Alright, I am going to try something new come Monday ~ Work on some successful writing habits. Up until now, my writing schedule has been pretty much that I write when I feel like it, and I don’t when I don’t. This has been fine seeing that I have all the time in the world and have no commitments to interrupt me when I do want to write. But, after reading a few articles on how the ‘real’ writers out there do their writing schedule I have decided to take up a dedicated time every day to write and nothing else. I am going to follow this routine for one month and see how it works out. If everything goes great then hooray for me, if it doesn’t then I will have to tweak it until I get it right. I like the article below because it has some good tips on how to go about writer’s block, learning to write, and simply writing. I hope you find it as helpful as I did. Here is a video of some of the habits of successful writers—any habit can be learned and put into practice😊
By: Chuck Sambuchino
1. Don’t write linearly: Don’t set out to write something from beginning to end. A story is meant to be read from front to back, but not necessarily created that way. If you have an idea for writing the sixth chapter first, then start there. The epilogue can even be the first thing you put down on paper, then work your way back. Scattered chapters will eventually be filled in, and it will force you to look at the story from different angles, which may present different ideas or new approaches. You’d be surprised how well this works when a whole book starts coming together. It’s also great for getting around writer’s block.
2. Have two or more projects on the go: Speaking of writer’s block, having more than one project on the go is never a bad idea. Although focus and dedication are paramount to completing a work, sometimes you inevitably get stuck. It’s good to be able to move on to something else instead of feeling frustrated and stagnant. You don’t have to have a few big projects happening either … maybe you’re penning a novel, but also some short stories and an article or two.
3. Be your own editor: There are days where I have difficulty writing altogether, so I’ll switch to editing my stories rather than trying to create them. Never assume it is someone else’s job to fix your mistakes. Find all the errors first, and deal with them yourself. The more polished and refined your work is, the more favorably it will be received when you’re finally ready to present it.
4. Ask for (and take lots of) punishment: It is well worth finding yourself a professional writer or editor and asking/paying them to look at your work. Tell them to give you highly critical feedback with no sugarcoating. Let them go so far as to be cruel too, just so you really get the point. There is a lot of rejection and criticism involved in the publishing industry. Getting accustomed to it sooner than later is advantageous. If you want to be serious about your writing, then you’ll need to know everything wrong with your writing. Accepting and understanding the harsh realities of your shortcomings is a most important step to getting better.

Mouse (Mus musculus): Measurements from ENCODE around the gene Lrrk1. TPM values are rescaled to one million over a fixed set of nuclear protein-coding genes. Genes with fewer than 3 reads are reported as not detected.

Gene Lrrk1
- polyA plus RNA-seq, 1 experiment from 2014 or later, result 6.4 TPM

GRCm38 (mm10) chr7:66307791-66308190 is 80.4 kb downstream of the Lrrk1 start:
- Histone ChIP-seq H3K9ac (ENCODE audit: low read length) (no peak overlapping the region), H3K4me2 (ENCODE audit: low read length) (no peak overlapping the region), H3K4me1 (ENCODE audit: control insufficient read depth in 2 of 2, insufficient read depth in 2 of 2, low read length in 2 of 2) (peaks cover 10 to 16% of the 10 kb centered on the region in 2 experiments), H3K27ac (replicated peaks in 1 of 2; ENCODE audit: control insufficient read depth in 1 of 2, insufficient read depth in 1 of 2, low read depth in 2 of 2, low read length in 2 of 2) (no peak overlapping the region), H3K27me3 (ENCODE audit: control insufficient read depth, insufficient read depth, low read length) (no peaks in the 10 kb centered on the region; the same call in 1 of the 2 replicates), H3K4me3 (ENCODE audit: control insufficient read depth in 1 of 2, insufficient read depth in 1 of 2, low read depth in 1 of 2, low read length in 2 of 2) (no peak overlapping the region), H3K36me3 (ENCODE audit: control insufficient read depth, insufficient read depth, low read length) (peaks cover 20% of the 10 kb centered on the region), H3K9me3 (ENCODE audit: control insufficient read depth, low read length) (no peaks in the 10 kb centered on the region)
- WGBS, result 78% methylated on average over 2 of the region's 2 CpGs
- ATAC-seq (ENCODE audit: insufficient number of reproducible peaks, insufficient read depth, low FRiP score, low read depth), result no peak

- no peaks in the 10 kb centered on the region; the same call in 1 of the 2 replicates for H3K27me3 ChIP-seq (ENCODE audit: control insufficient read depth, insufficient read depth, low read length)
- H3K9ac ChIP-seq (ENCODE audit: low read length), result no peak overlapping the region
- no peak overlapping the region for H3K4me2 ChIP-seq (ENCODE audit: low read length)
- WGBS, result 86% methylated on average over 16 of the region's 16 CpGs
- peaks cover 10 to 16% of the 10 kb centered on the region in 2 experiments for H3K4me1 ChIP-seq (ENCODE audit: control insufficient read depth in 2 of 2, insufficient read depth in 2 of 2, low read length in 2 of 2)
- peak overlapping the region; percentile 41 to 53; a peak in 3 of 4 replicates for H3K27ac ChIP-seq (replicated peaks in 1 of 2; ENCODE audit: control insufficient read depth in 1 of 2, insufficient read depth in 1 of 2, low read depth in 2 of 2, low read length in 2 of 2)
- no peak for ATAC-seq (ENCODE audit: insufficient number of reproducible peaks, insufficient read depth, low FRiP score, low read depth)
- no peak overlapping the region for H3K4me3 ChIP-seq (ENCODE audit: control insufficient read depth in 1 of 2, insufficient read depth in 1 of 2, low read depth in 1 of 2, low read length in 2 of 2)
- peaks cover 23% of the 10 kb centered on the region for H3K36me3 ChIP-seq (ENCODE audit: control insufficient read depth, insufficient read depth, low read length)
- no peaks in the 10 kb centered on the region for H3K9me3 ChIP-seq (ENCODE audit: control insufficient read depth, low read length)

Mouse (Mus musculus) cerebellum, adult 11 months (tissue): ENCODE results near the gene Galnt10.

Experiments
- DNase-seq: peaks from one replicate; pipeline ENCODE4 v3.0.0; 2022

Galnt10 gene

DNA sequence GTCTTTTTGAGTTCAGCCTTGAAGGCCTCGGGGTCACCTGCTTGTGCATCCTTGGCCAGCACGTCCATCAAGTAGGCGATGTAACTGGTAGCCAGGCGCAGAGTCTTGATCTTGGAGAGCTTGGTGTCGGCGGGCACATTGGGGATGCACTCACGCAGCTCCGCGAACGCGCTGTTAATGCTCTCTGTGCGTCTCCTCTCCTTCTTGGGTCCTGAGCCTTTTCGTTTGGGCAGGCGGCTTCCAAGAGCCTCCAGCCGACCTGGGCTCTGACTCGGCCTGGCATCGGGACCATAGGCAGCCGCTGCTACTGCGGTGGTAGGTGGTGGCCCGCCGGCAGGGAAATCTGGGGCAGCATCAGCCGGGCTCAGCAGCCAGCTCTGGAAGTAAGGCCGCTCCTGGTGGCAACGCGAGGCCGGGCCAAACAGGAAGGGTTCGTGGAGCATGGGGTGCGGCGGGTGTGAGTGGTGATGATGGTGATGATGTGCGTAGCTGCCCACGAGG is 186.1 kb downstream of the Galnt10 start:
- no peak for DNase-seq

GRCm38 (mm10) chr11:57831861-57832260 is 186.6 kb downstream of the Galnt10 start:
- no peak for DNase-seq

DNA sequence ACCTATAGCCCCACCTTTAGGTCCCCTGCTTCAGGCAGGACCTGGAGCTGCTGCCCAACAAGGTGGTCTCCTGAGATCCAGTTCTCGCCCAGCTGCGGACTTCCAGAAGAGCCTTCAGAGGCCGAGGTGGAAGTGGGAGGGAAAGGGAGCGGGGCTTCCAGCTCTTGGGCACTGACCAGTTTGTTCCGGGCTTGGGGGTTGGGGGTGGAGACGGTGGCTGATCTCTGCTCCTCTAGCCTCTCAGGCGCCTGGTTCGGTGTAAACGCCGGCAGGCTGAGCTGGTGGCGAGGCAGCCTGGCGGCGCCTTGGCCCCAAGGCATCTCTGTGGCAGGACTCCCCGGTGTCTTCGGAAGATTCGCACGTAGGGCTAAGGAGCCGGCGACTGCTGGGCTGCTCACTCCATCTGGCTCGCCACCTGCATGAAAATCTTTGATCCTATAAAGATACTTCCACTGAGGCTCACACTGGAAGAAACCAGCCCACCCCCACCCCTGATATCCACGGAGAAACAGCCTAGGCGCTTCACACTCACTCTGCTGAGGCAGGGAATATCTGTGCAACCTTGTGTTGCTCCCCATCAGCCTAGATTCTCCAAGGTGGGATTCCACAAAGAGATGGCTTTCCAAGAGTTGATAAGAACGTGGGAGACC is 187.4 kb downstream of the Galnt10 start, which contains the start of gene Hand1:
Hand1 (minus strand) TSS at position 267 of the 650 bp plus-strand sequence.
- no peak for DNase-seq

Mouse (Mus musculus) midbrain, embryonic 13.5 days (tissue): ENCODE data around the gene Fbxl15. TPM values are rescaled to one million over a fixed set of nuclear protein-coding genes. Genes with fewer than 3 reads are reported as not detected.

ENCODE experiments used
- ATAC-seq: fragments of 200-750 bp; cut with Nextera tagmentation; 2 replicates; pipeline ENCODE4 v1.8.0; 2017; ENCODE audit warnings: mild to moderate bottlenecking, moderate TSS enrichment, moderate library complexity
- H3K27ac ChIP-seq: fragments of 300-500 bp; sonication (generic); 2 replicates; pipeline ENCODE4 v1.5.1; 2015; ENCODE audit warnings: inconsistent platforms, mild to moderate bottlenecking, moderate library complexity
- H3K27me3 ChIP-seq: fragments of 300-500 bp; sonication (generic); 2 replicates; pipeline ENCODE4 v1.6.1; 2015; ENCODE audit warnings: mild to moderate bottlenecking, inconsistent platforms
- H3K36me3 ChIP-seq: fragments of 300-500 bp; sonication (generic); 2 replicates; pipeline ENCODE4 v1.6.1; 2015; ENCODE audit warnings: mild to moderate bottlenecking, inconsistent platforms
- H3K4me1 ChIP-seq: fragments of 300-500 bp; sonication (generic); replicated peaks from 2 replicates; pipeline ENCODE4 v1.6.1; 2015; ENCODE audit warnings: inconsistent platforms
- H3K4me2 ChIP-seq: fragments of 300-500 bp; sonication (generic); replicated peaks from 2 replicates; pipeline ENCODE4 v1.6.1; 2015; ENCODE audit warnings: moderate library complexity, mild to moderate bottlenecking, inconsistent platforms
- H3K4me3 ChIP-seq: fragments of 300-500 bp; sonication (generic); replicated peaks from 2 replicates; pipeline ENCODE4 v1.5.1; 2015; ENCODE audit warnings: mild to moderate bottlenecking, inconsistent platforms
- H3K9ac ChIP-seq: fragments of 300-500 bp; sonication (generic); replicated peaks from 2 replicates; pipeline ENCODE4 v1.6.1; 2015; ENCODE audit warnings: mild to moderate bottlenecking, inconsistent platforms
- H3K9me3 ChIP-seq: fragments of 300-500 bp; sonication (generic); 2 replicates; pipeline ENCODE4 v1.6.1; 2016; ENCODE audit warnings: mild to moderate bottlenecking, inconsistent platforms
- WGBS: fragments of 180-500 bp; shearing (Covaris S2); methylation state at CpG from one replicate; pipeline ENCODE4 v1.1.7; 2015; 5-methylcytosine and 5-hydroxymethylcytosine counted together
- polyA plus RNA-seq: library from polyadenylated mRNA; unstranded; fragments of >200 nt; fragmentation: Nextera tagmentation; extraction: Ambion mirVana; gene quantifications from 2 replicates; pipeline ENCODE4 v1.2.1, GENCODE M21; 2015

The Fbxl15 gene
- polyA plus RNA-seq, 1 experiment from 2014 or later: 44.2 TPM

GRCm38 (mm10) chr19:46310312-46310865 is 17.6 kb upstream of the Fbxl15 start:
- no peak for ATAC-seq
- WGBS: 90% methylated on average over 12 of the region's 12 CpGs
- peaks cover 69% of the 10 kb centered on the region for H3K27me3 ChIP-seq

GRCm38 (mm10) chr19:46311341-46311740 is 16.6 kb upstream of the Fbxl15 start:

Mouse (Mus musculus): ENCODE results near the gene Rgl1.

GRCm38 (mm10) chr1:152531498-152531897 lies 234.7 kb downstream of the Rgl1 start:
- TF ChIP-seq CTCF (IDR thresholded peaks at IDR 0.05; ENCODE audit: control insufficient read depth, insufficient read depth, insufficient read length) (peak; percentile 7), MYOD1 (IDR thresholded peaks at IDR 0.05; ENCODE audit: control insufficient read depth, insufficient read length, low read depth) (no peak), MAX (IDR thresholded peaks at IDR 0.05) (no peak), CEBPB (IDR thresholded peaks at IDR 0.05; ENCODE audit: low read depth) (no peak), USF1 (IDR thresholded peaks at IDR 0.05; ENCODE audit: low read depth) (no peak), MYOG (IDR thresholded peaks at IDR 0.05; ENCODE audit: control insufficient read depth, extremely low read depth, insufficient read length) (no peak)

5. Disconnect: Twitter, Facebook, Instagram, Pintrest, the Internet in general … we know how invasive social media and technology is in our lives these days. We also know that it can be good for promotion, building a brand, and having an online presence. But you know what else social media and technology is really good for? Procrastination, distraction, and countless wasted hours. Being able to unplug for long periods of time is more important than you may think. All those tweets you’ve posted might have added up the word-count of half a novel by now…
6. Learn what good writing is: Honestly, there’s so much terrific writing out there, but there is also considerably more garbage as well. I’m constantly surprised by how many people don’t know the difference between the good and the bad. Art is subjective, true, but it isn’t that subjective when you remove ignorance and replace it with education. Duke Ellington said it best: “There are two kinds of music. Good music, and the other kind”. The same applies to writing.
7. Have your own workspace: It’s trendy nowadays to take your laptop to coffee shop or bar and write in public. I even advocate a change of environment/atmosphere when writing feels stifled. But I believe it’s more important to have and maintain your own private workspace, a spot you can call your own with a desk and preferably a door you can close when you need to shut out the world in order to create your own.
8. Dedicate to the craft: Serious writing is not something you merely do if or when you can find the time. It’s not just for Sunday afternoons, or the occasional evening, or a few hours a week when you can give it some attention. Make the time, and make lots of it. Tackle the craft daily and dedicate a generous portion of your existence to honing your skills. You’re only going to get out of it what you put into it, and serious writing requires a lot of investment.
9. Time management: When it comes to the hours or days you’ve reserved for writing, make sure you stick to your guns. Consider it sacred. To most other people, your ‘writing time’ is merely ‘flexible time’. They will invariably think that you can cancel, minimize or postpone working when it suits you (or them). Tell these people that your personal work time is not negotiable; much like theirs isn’t at their day jobs. You don’t need a regimented schedule, but you do need to clock in the hours.
10. Remember the Three “P’s”: I’ll admit there’s still a hell of a lot more to say on the topic of writing tips, but what it all comes down to in the end are three things I believe writers need to remember above all else: Patience, Perseverance, and maintaining your sense of Purpose.
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